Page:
M&As: Much Room for Growth

Mergers and acquisitions (M&As) in Vietnam have tremendously increased in both quantity and value over the past five years. According to data from the Ministry of Planning and Investment, before...

Mergers and acquisitions (M&As) in Vietnam have tremendously increased in both quantity and value over the past five years. According to data from the Ministry of Planning and Investment, before 2007, no more than 50 M&A deals worth only about US$300 million were concluded in Vietnam. But, the M&A value reached over US$1.08 billion in 2009 and US$5.1 billion in 2012. Vietnam has been known as an attractive investment destination thanks to its huge potential for economic development, favourable investment environment, rapid urbanisation speed, and young and well-educated population.

As access to traditional funding sources like aid, bank loans and bonds is increasingly difficult as a result of economic crisis, many Vietnamese companies have actively searched for abundant foreign capital to finance their business expansions or restructuring.
Difficult to initiate contacts
Previously, M&A often came in the form of financial investment, but now M&A is more substantial. Many foreign companies acquired local companies to set up long-term investment in Vietnam. In theory, some 500,000 companies in operation in Vietnam are now offering abundant options for domestic and foreign investors seeking to integrate and expand the market. However, with just over 700 companies being listed on the two local stock exchanges, it is hard to find information about the rest.
M&A deals are made public when the purchaser or seller is a listed company and it is statutorily required to disclose the information. Nevertheless, a majority of M&A transactions is carried out quietly between domestic and foreign parties and the information is made public only after completion. With its pluses, domestic companies see it easier to seek investment objectives while foreigners spend a lot of time studying the market, partners and intermediaries before making important decisions. The investment always requires investors to understand the market, investment policies and laws in the destination country. With limited M&A information availability in Vietnam now, it is very difficult for a buyer to find a seller except they already have relations. Besides, foreign investors still face a series of other obstacles in M&A activities in Vietnam. For example, it is hard for them to know and contact decision-makers of target companies. The differences in communication cultures and working standards also create certain barriers from the very first contact, which may cause negative impression on each other.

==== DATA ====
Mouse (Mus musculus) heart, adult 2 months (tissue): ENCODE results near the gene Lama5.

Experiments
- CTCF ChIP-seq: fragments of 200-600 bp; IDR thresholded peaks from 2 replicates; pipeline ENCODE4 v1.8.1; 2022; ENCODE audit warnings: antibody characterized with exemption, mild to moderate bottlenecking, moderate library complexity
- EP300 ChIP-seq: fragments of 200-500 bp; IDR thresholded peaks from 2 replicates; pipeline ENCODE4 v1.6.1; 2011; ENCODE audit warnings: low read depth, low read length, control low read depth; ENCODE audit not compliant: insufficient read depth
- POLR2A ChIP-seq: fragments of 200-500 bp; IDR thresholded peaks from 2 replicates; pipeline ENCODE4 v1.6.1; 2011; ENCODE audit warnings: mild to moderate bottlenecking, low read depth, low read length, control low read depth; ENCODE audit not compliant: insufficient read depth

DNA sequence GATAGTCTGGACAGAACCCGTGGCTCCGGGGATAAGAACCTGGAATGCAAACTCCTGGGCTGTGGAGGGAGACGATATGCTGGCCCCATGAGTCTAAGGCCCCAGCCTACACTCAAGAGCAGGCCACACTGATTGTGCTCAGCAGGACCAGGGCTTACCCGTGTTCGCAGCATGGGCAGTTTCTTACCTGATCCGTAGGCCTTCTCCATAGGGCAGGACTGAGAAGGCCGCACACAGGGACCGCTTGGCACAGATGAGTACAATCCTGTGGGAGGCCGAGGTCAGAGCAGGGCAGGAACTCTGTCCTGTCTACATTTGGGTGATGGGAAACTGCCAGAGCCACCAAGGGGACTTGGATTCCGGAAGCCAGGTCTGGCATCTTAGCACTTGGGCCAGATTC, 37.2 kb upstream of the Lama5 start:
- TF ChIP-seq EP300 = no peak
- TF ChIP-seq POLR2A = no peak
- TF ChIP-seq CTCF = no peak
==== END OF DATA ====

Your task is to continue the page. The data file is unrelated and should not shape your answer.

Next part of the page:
Foreign investors are still showing their certain concerns about poor portfolios. Hence, they are inclined to invest in companies with successes in the past, effective operations, and clear development plans for the future. Sellers must effectively spread their information to draw the attention of investors. In fact, sellers tend not to properly assess the importance of a business plan. Given information is sometimes very diffident, unconvincing and lacks vision. Thus, the close cooperation with financial intermediaries and well-informed brokers will help sellers to introduce their strengths to potential investors.
The road ahead
Needless to say, the growing presence of foreign companies in M&A market in Vietnam has demonstrated the appeal of this market. This is understandable because foreign companies often have advantages in experience, governance and abundant financial resources for targeting big M&As that are unaffordable for local firms.
In the future, the Vietnamese market will certainly attract investment capital via M&As from investors and businesses in ASEAN and Asia – Pacific, particularly Japan and South Korea. In the context of rapid regional economic integration, e.g. the formation of the ASEAN Economic Community (AEC) in late 2015 and fulfilment of WTO commitments, M&A is the shortest way for foreign businesses to make inroads into the potential Vietnamese market without spending time and money on developing brand and expanding distribution channels.
2015 is also the final year of the State-owned enterprise (SOE) restructuring scheme for the 2011-2015 period. According to data from the Steering Committee for Enterprise Renovation and Development, in 2014, a total of 143 SOEs were privatised. According to the plan, a total of 532 SOEs must go public in 2015. This is the opportunity to shape the second large-scale wave of M&A with many times of value against five years ago. Big deals are expected to occur in industry-leading companies. Foreign companies will have the opportunity to penetrate more deeply into industries which were restricted to them previously, access big business objectives or set up long-term business ties with Vietnamese firms.
Vietnamese firms must capitalise on the second wave of M&A to draw external resources, depending on their requirements and strategies. However, to be successful with M&As and raise the value, they must equip themselves with M&A knowledge and work with professional and prestigious financial, legal and information experts.

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